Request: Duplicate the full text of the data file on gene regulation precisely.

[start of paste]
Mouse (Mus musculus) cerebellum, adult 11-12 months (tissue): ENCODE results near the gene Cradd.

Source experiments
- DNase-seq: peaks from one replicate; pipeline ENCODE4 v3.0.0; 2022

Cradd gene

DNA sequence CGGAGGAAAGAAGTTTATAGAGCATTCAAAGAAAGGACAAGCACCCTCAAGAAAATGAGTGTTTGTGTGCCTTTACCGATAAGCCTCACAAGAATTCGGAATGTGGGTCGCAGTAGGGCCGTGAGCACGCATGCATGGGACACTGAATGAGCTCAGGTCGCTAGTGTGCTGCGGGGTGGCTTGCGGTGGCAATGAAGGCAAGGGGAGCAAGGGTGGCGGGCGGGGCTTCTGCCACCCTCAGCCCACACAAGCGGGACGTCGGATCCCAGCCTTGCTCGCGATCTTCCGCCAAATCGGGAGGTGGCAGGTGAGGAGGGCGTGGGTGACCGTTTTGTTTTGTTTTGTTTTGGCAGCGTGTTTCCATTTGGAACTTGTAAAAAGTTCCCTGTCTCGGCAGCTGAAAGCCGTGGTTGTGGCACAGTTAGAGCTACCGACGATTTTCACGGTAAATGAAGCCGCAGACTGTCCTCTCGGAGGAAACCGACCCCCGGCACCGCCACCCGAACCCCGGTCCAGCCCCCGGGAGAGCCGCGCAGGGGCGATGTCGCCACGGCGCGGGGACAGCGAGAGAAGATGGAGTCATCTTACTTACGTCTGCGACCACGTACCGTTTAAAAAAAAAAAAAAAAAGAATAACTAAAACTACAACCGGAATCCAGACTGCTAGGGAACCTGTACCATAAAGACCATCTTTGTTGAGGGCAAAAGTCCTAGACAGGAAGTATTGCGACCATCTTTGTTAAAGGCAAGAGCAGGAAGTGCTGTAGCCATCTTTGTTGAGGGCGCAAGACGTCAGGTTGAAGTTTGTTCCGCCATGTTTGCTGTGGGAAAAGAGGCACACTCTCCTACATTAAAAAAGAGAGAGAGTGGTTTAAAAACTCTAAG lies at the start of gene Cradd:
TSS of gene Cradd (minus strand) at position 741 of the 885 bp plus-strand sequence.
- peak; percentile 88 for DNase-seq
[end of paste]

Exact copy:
Mouse (Mus musculus) cerebellum, adult 11-12 months (tissue): ENCODE results near the gene Cradd.

Source experiments
- DNase-seq: peaks from one replicate; pipeline ENCODE4 v3.0.0; 2022

Cradd gene

DNA sequence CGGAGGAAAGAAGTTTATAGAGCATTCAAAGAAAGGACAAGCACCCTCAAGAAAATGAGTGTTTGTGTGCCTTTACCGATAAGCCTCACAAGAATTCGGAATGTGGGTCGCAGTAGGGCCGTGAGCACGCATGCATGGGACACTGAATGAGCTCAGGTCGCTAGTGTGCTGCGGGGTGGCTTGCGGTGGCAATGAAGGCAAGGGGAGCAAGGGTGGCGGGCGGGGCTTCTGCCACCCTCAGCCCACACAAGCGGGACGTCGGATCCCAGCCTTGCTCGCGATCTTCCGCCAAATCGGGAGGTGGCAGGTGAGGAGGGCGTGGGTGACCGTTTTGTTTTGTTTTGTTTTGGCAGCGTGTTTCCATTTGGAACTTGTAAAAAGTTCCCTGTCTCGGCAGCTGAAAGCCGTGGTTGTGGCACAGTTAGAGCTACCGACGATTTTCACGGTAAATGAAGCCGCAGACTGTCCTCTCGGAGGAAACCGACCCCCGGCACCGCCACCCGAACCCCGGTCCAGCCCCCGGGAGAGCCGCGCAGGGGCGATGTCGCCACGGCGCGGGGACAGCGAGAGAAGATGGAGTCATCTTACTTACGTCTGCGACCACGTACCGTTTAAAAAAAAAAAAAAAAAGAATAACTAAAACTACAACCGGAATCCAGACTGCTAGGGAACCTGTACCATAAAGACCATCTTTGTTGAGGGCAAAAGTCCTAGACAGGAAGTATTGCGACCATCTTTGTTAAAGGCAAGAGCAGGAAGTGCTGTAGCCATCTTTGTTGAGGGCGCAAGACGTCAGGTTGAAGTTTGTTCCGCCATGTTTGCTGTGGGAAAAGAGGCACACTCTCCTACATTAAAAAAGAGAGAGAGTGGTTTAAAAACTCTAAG lies at the start of gene Cradd:
TSS of gene Cradd (minus strand) at position 741 of the 885 bp plus-strand sequence.
- peak; percentile 88 for DNase-seq